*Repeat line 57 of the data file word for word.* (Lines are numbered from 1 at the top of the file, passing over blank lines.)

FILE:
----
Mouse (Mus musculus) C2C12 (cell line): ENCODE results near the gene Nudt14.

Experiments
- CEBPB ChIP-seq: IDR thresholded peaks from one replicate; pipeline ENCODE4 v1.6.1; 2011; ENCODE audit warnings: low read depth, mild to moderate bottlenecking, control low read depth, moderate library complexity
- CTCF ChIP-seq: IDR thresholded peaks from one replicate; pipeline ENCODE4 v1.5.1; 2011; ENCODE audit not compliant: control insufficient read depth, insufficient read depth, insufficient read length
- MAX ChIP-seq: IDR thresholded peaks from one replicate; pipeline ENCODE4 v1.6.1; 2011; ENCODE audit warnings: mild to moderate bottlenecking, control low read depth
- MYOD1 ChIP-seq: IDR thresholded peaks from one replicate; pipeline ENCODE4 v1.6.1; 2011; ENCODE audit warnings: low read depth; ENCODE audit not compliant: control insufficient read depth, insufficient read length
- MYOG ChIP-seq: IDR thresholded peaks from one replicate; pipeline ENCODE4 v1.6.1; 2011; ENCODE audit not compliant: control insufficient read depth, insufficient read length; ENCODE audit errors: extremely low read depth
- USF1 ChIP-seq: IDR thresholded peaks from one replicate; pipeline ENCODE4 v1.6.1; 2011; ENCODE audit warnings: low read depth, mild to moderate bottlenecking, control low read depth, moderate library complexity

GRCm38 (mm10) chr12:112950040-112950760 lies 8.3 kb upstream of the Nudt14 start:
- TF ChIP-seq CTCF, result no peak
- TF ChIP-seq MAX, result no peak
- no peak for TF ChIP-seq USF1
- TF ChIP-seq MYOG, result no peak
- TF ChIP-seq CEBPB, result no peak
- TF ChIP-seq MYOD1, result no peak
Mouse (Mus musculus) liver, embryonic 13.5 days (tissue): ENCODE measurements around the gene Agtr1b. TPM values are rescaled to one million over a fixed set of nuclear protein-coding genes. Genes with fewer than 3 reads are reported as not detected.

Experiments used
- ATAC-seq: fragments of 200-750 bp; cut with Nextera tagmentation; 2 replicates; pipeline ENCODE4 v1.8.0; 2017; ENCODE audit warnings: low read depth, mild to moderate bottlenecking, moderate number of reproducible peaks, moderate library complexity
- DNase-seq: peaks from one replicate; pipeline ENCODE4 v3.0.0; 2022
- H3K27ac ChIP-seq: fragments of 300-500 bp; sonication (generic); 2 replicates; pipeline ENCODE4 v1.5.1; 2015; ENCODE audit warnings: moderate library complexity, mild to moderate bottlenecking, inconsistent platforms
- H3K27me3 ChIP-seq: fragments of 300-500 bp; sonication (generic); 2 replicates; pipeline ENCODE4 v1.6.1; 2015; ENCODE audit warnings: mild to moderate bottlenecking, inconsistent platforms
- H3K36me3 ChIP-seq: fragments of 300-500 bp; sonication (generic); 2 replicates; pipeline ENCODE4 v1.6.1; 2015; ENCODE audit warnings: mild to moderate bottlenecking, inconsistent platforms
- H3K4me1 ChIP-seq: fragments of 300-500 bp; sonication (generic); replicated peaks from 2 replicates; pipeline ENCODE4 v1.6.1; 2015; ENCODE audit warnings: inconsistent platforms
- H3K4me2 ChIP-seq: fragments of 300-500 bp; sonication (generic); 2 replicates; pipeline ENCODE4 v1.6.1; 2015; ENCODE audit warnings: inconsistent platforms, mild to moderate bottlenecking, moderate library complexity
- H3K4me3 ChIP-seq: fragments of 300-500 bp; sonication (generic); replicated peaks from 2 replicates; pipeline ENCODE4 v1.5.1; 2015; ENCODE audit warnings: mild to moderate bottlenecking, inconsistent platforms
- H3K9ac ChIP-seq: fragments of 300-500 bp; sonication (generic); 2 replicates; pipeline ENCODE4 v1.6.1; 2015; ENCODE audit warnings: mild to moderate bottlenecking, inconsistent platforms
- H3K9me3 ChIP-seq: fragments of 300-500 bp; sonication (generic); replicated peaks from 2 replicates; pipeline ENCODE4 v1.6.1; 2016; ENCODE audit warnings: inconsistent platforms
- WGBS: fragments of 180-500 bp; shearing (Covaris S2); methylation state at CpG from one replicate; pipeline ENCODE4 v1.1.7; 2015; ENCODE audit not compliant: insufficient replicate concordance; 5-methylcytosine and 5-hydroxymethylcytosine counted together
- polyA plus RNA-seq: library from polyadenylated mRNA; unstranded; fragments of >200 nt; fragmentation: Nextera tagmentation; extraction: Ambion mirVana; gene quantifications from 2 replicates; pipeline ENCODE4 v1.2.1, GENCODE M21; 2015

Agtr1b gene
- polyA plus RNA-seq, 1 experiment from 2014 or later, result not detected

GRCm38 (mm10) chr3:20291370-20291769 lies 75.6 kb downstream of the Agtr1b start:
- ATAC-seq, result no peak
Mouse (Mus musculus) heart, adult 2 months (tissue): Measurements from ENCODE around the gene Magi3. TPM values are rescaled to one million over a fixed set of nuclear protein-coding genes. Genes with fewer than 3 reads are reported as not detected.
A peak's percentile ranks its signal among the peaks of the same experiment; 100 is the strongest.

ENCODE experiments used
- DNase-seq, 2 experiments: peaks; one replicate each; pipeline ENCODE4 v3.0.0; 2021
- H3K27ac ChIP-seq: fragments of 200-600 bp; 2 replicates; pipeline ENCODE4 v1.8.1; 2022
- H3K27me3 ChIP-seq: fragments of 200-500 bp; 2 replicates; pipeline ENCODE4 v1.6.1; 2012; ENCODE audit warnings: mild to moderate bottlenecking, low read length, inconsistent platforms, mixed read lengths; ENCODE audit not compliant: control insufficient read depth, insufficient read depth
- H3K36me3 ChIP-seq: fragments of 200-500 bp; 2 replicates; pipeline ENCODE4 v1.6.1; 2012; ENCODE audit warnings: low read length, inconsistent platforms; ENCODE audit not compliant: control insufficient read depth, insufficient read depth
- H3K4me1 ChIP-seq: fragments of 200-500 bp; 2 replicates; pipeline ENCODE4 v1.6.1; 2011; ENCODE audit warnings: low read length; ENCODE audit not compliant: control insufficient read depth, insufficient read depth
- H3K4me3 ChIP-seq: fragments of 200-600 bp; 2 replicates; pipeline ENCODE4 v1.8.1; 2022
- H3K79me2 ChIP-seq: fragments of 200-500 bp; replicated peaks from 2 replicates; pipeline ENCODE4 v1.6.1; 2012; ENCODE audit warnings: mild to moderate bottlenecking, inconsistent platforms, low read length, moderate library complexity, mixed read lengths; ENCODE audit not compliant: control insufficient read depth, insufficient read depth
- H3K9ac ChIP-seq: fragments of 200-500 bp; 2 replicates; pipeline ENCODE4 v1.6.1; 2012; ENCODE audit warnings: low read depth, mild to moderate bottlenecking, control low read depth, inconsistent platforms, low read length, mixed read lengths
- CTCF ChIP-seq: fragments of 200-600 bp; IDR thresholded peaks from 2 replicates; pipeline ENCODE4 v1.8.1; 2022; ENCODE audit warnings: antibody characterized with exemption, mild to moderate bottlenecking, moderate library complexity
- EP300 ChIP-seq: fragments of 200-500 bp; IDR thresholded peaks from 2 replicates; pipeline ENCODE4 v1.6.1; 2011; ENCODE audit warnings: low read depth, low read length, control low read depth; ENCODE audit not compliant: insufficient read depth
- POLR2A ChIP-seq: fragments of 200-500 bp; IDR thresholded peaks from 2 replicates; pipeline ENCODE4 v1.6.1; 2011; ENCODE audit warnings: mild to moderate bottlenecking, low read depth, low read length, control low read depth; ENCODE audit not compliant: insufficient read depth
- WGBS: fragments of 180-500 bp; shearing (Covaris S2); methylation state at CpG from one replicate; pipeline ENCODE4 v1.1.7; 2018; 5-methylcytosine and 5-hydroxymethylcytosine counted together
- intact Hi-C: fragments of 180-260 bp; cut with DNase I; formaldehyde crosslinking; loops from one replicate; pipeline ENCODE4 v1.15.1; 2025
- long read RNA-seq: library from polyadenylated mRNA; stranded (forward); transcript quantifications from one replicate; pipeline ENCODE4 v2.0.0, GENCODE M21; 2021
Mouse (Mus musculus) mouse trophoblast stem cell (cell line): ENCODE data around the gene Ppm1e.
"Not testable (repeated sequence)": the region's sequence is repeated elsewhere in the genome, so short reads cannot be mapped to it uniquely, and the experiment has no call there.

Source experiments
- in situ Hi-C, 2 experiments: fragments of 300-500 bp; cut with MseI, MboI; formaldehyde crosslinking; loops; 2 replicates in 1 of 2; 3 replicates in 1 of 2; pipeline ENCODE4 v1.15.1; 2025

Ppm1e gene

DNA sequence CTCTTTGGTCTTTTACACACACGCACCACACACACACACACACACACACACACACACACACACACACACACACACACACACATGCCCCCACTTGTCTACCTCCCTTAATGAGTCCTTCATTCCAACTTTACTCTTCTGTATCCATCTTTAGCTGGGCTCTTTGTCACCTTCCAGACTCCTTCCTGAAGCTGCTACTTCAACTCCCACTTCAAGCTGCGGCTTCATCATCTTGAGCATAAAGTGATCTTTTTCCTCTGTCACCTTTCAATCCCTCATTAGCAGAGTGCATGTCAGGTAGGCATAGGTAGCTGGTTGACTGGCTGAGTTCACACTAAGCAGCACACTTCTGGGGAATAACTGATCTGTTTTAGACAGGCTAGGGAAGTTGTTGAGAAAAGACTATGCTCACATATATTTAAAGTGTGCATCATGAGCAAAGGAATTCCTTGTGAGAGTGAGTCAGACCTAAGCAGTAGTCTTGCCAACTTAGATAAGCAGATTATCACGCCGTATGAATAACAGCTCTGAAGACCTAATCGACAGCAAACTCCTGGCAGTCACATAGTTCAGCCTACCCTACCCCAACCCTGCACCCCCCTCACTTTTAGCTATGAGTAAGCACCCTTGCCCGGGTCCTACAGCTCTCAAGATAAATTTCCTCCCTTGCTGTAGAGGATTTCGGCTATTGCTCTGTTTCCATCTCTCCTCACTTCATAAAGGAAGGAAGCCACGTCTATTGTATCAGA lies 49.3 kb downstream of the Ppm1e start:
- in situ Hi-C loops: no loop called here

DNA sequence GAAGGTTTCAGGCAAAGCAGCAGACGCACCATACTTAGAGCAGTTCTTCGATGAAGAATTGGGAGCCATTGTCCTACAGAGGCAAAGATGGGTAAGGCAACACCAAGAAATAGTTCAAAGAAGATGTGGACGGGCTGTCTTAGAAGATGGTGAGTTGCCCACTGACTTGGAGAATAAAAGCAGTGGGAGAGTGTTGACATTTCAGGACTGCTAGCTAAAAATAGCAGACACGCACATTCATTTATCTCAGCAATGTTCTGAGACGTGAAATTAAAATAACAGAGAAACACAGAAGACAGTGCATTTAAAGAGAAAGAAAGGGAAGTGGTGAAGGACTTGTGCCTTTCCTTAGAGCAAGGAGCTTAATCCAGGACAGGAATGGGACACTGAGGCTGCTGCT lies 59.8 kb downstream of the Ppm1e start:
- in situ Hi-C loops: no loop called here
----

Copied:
- in situ Hi-C loops: no loop called here